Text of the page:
Team USA Men’s Olympic Post Mortem: What We Learned, What We Know & What We Think We Know
There’s no easy way to put it. After the five-point loss to Fiji, with the result meaning the team USA men would miss the quarterfinals, there could be nothing more than heartbreak and a feeling that the intense efforts of the last seven years were for naught. As I said ahead of the men’s competition, “Anything short of a quarterfinal appearance will be considered an abysmal failure.” But before we grab our handfuls of dirt and toss it on the memory of team USA’s return to the Olympics, it’s time to look back at the state of the USA Rugby men’s national sevens team and realize things aren’t as bad as they seem.
Just over two years ago, I wrote a piece entitled “Eagles 7s Steep Hill to Climb to Make Rio.” The catalyst was the announcement of the Olympic qualification process and a look at how the United States would fare in that process. At that time the Eagles were coming off their worst season since attaining core status on the Sevens World Series. In six of nine tournaments, the team finished in the shield competition. The team reached the cup quarterfinal only twice. The result followed a stretch of instability following the dismissal of Al Caravelli, the short tenure of Alex Magelby, and the turbulent season under Matt Hawkins. Perhaps more ominous was the surge of Canada, which reached a first, and to-date only, cup final in Glasgow. While the Eagles finished 13th, Canada finished 6th.
That summer, USA Rugby made the best hire in the nation’s history: Mike Friday. Friday came in and turned the program around to the point where the 2014 London Sevens shield champion became the 2015 London Sevens champion. The quality of play also led to the highest final ranking on the series (6th), replacing the prior mark of 10th. The Eagles then went to NACRA and dominated, as expected, against all competition except Canada. While it is certainly expected that the NACRA final will always be USA and Canada if both teams are in it, it merits note that in the 2011 Pan Am Games, team USA barely beat Chile (14–7), drew with Brazil (19–19), lost twice to Canada (29–21 & 21–19), and barely beat Uruguay (19–17). The only quality win was 24–12 over Guyana in the quarterfinal. In NACRA in 2015, a full strength squad scored 230 points and gave up 10, beating Canada 21–5. A short while later, a squad raided by the XVs team, went to Pan Am and again ended with bronze, but dismantled every team except for a tough loss to Canada (26–19) in the semifinal.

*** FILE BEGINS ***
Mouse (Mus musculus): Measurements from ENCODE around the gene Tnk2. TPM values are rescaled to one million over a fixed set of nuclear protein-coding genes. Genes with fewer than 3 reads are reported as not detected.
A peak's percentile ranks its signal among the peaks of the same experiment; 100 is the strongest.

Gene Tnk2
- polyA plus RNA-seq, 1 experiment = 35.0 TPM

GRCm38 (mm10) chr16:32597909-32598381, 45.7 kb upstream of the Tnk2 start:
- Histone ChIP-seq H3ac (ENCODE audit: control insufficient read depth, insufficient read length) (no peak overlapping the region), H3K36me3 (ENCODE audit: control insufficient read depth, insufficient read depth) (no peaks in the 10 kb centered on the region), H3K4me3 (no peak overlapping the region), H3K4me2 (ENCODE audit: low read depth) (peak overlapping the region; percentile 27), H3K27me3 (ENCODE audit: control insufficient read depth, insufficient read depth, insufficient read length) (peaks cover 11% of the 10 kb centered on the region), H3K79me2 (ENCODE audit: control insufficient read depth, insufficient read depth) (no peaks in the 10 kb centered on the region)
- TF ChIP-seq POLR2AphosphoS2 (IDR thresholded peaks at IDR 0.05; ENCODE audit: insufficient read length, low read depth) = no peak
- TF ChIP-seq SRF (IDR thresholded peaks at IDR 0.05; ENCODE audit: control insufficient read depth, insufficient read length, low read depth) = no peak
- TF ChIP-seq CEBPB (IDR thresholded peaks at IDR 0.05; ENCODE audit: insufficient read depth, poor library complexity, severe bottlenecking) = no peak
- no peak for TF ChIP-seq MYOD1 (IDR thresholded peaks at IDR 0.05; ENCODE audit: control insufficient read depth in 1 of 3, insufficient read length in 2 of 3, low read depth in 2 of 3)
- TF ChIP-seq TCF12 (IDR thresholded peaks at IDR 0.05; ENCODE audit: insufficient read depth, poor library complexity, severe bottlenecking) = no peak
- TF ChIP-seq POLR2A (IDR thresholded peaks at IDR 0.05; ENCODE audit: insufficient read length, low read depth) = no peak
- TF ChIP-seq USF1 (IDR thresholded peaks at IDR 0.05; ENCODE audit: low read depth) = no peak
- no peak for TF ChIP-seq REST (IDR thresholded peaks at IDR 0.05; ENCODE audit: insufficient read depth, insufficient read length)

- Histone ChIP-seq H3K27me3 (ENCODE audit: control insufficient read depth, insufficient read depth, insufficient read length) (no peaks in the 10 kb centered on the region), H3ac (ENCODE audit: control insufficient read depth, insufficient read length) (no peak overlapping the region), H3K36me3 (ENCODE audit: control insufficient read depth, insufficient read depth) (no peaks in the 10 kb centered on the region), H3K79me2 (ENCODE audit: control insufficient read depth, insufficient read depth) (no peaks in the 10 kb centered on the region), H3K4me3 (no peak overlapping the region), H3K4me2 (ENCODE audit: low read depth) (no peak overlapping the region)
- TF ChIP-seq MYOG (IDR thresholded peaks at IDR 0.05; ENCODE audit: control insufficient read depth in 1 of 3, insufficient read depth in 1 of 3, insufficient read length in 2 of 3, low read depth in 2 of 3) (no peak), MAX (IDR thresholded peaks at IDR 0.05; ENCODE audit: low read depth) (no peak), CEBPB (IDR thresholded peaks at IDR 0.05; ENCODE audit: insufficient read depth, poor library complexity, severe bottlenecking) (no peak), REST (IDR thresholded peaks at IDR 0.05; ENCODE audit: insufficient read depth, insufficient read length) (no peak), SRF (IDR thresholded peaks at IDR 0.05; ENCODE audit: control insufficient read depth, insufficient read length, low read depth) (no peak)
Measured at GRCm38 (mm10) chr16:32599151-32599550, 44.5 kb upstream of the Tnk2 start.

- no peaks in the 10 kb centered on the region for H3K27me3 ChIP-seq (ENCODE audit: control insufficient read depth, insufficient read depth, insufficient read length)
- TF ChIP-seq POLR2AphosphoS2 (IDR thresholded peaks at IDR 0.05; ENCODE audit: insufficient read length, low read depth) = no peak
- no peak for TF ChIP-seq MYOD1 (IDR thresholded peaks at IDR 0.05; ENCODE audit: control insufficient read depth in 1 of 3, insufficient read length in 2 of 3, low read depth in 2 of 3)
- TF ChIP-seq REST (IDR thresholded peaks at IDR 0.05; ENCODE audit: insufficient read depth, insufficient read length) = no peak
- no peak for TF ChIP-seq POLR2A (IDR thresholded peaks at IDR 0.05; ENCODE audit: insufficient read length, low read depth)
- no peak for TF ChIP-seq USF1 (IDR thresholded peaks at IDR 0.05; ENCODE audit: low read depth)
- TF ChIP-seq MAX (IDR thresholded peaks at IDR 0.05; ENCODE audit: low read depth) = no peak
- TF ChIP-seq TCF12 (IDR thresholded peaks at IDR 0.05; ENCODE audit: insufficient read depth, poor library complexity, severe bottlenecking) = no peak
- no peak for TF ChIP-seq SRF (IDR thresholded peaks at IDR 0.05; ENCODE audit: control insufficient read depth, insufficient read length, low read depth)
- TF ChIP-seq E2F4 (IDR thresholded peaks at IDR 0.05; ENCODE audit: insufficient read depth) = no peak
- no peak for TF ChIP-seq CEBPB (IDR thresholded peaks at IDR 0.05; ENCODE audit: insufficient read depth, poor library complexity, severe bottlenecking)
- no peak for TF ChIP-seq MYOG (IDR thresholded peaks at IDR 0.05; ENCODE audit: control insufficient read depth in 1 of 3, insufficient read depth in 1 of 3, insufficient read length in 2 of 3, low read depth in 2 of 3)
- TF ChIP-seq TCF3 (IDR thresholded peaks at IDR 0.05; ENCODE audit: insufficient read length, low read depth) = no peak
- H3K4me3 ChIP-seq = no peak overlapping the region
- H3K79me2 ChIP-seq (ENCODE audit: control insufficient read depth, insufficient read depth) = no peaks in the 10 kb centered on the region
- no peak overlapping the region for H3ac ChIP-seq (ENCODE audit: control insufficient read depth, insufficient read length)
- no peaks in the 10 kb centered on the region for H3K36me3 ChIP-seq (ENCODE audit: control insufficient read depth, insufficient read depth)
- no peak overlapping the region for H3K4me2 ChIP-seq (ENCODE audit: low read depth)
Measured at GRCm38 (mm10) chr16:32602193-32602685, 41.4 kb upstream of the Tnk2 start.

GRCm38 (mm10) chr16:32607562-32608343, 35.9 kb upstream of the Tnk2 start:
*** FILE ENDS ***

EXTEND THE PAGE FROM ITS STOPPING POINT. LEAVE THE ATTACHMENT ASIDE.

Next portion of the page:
This year, team USA started with a third-place finish on the back of consecutive victories over New Zealand. The team never fully gelled this year with the absence of key member Andrew Durutalo, who had left the side to pursue professional fifteens rugby, and injuries breaking cohesion, the team never quite broke back through to win a second cup title. Nevertheless, the squad reached three semifinals as they had the year before. Prior to Friday’s arrival, the team had done that only three times ever.
With consecutive strong seasons and having finished the year with a win over gold medal favorite and ultimate gold medal champion Fiji, there were extremely high expectations for the men at Rio. The pool draw certainly seemed to make the quarterfinals easily attainable. Before we dive into what happened, let us look for a second just why the quarterfinals seemed like a cinch. The expectation was always that team USA would lose to Fiji. There is no doubt that the Americans could beat Fiji. Really, there is no team that the United States cannot beat. But the safe bet was for Fiji to win. The match against Argentina was always going to be a fifty-fifty proposition, based on the bounce of the ball and the rub of the calls (more on that in a minute). The key was Brazil. This is probably the only time Brazil will ever compete in rugby at the Olympics. Argentina will dominate South American qualification. Brazil is miles behind Argentina and also finished behind Uruguay and Chile at Pan Am in 2015. Team USA was expected to keep at least keep it close against Fiji, Argentina, and hammer Brazil. In the end, that is exactly what happened. Where things went off the rails was in Pool C.
No one outside of Japan foresaw Japan beating New Zealand. You have to hand it to Japan. Within the span of a year, Japan has claimed the biggest upset in the history of the fifteens World Cup and maybe the most major upset in sevens, at the very least in sevens at the Olympics. That changed everything. The expectation was always that New Zealand would win Pool C, with team Great Britain a wildcard and Kenya a possibility to pull an upset. But the hope was always that New Zealand and Britain would dominate the other two, leaving the third-place team in a major whole on points differential. Absolutely no one thought that third-place team would be the All Blacks Sevens. If you think the American post mortem is painful, just imagine what is going on in New Zealand.